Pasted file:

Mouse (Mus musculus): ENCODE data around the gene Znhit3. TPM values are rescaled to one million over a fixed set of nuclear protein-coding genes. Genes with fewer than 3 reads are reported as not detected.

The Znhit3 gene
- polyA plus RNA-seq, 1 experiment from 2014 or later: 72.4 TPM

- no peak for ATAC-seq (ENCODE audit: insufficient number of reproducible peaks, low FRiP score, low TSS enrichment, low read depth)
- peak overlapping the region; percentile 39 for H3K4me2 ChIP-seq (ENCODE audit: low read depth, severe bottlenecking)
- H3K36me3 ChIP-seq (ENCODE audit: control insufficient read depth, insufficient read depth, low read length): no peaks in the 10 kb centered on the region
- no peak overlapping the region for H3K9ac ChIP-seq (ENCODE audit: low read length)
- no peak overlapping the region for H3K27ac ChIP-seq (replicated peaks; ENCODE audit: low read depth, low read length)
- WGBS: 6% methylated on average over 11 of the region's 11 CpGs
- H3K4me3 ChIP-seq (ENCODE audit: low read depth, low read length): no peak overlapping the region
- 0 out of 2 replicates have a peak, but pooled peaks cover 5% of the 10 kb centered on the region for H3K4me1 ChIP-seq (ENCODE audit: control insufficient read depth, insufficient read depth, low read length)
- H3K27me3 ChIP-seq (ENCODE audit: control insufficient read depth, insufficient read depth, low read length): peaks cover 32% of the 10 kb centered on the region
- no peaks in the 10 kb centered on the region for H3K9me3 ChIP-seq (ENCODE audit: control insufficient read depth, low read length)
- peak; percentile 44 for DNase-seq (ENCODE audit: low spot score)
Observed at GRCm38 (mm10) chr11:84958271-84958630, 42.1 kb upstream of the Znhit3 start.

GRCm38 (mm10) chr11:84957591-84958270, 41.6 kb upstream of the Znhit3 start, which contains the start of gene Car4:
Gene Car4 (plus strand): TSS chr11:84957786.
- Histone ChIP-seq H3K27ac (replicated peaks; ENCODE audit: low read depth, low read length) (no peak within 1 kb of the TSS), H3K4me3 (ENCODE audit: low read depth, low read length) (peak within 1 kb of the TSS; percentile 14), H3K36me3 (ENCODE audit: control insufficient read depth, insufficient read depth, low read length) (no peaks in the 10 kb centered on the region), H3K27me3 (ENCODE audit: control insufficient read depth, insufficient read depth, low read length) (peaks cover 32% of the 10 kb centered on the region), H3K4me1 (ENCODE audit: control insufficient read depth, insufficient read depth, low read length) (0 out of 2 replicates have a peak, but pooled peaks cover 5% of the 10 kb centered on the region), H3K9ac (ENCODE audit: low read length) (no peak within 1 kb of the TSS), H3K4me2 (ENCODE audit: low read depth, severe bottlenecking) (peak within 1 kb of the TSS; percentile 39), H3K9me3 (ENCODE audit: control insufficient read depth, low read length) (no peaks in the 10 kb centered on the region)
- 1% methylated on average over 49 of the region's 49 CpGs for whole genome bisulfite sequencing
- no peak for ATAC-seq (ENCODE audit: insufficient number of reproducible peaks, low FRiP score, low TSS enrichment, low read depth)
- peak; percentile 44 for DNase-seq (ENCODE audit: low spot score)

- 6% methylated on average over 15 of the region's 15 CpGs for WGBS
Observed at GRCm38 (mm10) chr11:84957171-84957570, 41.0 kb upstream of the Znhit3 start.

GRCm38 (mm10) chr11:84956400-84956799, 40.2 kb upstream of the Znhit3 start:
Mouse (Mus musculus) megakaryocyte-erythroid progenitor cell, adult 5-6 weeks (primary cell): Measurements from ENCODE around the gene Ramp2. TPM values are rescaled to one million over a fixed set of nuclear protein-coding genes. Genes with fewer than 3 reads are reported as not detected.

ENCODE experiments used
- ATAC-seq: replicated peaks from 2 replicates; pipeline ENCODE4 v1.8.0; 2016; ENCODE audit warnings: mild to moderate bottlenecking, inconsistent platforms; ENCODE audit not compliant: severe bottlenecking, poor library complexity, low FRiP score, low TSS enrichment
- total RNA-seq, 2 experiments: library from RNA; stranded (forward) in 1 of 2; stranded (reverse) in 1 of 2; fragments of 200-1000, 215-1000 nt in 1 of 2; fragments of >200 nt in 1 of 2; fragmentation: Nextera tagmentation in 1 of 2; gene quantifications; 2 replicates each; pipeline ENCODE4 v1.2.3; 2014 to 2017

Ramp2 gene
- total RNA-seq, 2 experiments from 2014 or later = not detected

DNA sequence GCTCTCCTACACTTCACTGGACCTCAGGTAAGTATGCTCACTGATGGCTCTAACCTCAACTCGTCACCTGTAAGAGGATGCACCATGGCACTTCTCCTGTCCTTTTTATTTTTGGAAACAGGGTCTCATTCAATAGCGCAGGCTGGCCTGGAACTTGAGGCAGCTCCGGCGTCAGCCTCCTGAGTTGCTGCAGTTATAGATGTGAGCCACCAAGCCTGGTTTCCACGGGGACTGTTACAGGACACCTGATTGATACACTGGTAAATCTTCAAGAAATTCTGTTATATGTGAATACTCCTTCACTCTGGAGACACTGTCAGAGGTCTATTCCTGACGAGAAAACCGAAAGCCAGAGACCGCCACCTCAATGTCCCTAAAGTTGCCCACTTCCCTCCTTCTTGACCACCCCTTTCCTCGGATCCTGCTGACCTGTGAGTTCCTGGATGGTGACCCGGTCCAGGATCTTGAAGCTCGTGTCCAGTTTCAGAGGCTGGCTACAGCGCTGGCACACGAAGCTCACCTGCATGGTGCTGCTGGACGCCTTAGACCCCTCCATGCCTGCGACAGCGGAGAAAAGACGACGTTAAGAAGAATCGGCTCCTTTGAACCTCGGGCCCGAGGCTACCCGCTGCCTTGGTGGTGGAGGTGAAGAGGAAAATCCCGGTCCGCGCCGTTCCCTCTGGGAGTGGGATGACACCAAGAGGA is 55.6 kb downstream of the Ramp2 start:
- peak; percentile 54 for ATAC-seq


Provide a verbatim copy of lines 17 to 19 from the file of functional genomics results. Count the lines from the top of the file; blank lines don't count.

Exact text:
Gene Car4 (plus strand): TSS chr11:84957786.
- Histone ChIP-seq H3K27ac (replicated peaks; ENCODE audit: low read depth, low read length) (no peak within 1 kb of the TSS), H3K4me3 (ENCODE audit: low read depth, low read length) (peak within 1 kb of the TSS; percentile 14), H3K36me3 (ENCODE audit: control insufficient read depth, insufficient read depth, low read length) (no peaks in the 10 kb centered on the region), H3K27me3 (ENCODE audit: control insufficient read depth, insufficient read depth, low read length) (peaks cover 32% of the 10 kb centered on the region), H3K4me1 (ENCODE audit: control insufficient read depth, insufficient read depth, low read length) (0 out of 2 replicates have a peak, but pooled peaks cover 5% of the 10 kb centered on the region), H3K9ac (ENCODE audit: low read length) (no peak within 1 kb of the TSS), H3K4me2 (ENCODE audit: low read depth, severe bottlenecking) (peak within 1 kb of the TSS; percentile 39), H3K9me3 (ENCODE audit: control insufficient read depth, low read length) (no peaks in the 10 kb centered on the region)
- 1% methylated on average over 49 of the region's 49 CpGs for whole genome bisulfite sequencing